Earlier in 2016, Microsoft announced Windows Holographic, which is a platform that underlays the popular HoloLens augmented reality solution. In late October at At the Microsoft event in New York City, the company then followed up by announcing that its OEM partners would be manufacturing Windows Holographic headsets at affordable prices. As noted by Windows Central, this week at the Consumer Electronics Show, many of these companies were able to show off their tethered VR headsets to tech journalists.
We’ve gathered all the news on this front into one post for you, and included the details below. It is worth noting, however, that these headsets are all tethered, and require what could be assumed to be at least a $500 PC with Windows Holographic compatible specs to work. Most headsets (with the exception of Lenovo’s) were also behind glass, and could not be worn by CES attendees, but are all reportedly affordable and could sell from $299 and up.
One of the first companies to show off their Windows Holographic offerings is Lenovo. As our Brad Stephenson reported, this headset will be releasing at some time in 2017 for prices around $300-$400, the Lenovo headset is also lighter than the Oculus Rift and the HTC Vive. The headset also uses two 1440 x 1440 OLED panels for the visuals and implements inside-out six-degrees tracking, but does not have any motion controllers.
Next up is HP’s headset. Unlike with other VR headsets (such as the HTC VIVE) which are currently on the market, it is worth noting that HP’s headset, and most other Windows Holographic headsets, have two cameras on the front of the device. This is because the cameras are used for position tracking in order to examine space around the user, and track position. As you may notice from the picture, this use of the cameras also makes the headset much smaller, which is another theme in the headsets from other companies as well.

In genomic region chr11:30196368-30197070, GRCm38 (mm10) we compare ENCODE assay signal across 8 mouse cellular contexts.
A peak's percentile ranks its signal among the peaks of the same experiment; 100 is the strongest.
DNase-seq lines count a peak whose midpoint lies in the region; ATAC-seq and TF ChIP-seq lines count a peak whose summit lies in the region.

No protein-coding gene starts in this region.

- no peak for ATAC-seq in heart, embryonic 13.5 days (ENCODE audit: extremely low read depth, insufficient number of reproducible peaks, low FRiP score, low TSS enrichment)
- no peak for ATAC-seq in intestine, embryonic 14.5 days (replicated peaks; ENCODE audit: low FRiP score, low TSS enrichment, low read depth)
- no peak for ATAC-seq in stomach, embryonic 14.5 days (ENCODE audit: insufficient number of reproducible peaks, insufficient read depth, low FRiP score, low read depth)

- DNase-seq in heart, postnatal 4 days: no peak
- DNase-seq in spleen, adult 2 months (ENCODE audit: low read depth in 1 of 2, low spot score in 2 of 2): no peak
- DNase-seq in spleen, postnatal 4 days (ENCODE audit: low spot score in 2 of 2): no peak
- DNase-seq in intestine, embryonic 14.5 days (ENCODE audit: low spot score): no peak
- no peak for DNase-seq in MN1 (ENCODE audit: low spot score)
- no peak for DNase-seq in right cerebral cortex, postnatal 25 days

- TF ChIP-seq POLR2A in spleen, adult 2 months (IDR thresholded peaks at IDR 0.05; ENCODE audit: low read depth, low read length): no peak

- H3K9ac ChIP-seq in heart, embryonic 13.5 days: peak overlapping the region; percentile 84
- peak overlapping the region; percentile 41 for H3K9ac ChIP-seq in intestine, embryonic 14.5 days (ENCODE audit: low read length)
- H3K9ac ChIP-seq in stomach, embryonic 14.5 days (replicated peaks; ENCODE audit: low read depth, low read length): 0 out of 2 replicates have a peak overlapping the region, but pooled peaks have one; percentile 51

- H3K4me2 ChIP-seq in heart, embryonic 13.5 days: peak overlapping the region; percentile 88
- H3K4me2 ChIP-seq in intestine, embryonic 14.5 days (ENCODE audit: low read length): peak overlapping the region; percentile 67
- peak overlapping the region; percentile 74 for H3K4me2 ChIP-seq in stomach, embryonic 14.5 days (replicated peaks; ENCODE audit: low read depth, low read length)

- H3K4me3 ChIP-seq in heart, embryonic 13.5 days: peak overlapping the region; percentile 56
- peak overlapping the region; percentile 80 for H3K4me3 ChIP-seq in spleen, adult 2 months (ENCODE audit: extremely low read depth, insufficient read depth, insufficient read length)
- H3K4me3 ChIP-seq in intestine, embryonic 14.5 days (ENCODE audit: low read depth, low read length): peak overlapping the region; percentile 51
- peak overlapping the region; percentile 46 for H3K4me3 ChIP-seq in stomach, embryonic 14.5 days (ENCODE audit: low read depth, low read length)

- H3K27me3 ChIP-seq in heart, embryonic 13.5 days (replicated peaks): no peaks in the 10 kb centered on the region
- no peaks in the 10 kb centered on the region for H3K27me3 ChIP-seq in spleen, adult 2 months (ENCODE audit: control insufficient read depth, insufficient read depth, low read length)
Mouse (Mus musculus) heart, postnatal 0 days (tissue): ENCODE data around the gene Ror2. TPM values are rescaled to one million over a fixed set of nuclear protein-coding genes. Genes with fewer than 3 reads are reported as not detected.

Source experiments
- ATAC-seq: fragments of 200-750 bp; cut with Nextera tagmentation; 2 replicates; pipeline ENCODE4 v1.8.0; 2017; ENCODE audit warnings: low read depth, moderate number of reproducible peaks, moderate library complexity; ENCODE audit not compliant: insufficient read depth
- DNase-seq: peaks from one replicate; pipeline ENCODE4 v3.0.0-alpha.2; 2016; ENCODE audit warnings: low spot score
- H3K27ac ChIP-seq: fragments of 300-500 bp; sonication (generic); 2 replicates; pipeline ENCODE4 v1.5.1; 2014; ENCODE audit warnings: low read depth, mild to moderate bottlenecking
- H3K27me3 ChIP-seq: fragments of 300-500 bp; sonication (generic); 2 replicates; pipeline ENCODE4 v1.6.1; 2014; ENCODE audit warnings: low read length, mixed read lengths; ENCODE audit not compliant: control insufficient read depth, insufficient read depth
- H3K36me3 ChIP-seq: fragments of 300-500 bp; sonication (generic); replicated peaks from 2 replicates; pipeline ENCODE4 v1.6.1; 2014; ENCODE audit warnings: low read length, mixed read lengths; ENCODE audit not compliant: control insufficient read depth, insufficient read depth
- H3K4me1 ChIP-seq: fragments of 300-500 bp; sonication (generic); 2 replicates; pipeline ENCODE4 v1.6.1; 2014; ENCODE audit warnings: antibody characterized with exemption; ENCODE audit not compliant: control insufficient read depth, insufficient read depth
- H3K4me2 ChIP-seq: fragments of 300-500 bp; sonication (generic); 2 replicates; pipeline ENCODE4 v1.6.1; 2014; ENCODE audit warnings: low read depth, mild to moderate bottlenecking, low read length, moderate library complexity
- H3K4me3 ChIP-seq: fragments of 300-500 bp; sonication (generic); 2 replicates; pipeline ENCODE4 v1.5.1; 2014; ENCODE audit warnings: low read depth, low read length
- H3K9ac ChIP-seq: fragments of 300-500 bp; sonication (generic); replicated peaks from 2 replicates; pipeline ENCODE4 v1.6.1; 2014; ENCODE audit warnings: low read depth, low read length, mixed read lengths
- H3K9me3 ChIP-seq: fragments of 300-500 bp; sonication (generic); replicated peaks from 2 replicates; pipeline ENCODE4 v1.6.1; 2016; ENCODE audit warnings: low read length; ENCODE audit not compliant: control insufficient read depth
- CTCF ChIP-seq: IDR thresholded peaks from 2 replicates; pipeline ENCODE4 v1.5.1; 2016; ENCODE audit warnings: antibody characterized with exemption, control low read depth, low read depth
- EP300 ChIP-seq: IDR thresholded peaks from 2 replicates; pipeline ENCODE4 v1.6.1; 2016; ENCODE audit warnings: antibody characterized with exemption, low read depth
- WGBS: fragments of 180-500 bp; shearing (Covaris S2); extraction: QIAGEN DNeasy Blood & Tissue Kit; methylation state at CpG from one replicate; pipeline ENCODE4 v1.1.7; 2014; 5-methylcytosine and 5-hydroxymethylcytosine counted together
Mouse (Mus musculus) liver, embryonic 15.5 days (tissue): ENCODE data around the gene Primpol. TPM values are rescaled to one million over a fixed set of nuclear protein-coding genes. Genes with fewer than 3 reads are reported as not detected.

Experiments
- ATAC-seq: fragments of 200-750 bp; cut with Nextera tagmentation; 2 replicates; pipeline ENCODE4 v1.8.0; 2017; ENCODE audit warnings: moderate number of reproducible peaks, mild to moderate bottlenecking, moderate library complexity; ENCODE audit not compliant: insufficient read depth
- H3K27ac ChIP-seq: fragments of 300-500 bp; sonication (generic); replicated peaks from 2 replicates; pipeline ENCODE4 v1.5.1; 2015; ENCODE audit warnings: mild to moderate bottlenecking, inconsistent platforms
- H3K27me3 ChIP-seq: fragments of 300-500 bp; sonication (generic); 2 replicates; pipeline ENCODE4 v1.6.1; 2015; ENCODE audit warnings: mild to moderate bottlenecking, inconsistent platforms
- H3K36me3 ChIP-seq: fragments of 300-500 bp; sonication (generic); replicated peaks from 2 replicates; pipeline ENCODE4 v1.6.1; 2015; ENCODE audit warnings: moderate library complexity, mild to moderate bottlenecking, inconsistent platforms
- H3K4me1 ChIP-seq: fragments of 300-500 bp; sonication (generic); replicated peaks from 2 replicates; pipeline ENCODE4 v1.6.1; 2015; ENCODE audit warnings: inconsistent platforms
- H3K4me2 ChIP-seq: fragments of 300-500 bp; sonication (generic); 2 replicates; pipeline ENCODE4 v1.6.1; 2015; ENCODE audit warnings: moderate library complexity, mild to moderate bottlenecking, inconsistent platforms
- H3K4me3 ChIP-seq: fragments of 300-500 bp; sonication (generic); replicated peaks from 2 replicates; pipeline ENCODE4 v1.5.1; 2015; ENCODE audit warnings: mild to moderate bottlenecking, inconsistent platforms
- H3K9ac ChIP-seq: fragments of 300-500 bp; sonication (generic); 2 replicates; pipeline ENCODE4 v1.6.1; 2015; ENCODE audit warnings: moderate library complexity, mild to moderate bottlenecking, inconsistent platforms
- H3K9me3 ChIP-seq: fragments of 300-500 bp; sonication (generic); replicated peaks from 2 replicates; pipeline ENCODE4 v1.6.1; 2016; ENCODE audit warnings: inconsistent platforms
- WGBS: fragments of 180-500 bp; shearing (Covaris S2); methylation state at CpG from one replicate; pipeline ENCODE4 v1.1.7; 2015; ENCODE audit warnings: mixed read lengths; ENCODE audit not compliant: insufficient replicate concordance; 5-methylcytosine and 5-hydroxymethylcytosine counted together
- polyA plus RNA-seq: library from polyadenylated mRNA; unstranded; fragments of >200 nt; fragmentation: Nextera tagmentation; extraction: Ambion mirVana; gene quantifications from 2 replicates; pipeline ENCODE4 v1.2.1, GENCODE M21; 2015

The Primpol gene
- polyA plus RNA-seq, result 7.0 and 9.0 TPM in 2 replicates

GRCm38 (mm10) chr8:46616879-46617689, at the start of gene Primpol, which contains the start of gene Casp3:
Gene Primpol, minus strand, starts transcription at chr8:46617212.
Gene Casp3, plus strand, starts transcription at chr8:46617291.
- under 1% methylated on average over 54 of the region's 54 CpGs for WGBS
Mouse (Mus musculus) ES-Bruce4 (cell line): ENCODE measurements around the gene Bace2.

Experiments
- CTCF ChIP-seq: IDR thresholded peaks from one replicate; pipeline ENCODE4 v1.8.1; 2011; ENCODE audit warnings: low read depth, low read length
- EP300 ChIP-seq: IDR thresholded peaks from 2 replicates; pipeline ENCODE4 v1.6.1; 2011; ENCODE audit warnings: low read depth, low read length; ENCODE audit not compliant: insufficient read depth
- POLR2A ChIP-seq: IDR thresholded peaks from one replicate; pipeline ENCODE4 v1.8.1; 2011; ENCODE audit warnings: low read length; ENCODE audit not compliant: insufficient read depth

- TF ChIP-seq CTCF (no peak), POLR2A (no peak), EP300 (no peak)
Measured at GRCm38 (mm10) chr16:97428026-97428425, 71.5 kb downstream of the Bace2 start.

A few weeks ago our Abhishek Baxi detailed everything that we knew about 3Glasses, the Chinese VR company that has partnered with Microsoft. The announcement that 3Glasses would join Microsoft’s VR platform was initially made in WinHEC conference in Shenzhen, China, and the 3Glasses VR headset was also on display at CES. Their VR headset is known as the Blubur S1 and offers up a higher end range of specifications compared to other manufacturers. As we originally reported 3 weeks ago, Specs on the 3Glasses Windows Holographic Virtual Reality device include the following:
- Display: 2880 x 1440 pixels
- Refresh Rate: 120Hz (Max)
- Panel: Low Persistence LCD
- Pixels Per Inch (PPI): 704
- Panel Response Time: Optical Lens: 110° Field of View
- Port: Display Port 1.2 | USB 2.0 or above
- Operating System: Windows 7, 8, 10 (64-bit)
- Dimensions: 18.8 x 8.2 x 5.2 cm
- Weight: 358g (headset only)
Also on display at CES is Dell’s Windows Holographic VR Headset. Again, just like with other Windows 10 devices, because Windows Holographic is software based, manufacturers are able to create their own design for headsets. Dell’s design appears to be radically futuristic and slim, and definitely not as bulky as 3Glasses, HP, or Lenovo’s headset.
Last on the list of headsets seen at CES is Acer. While the colors and shape appear different, as has been the theme, the basic design of Acer’s headset is very similar to the other manufacturers. The device features the same basic band which can be strapped to the head, and the same basic pivot which allows the headset to be pulled up during times when not in use.
While Windows Holographic, and these headsets, may not be fully polished, it will most definitely be interesting to see these headsets be released moving forward into the year 2017. As always, let us know what you think by dropping us a comment below!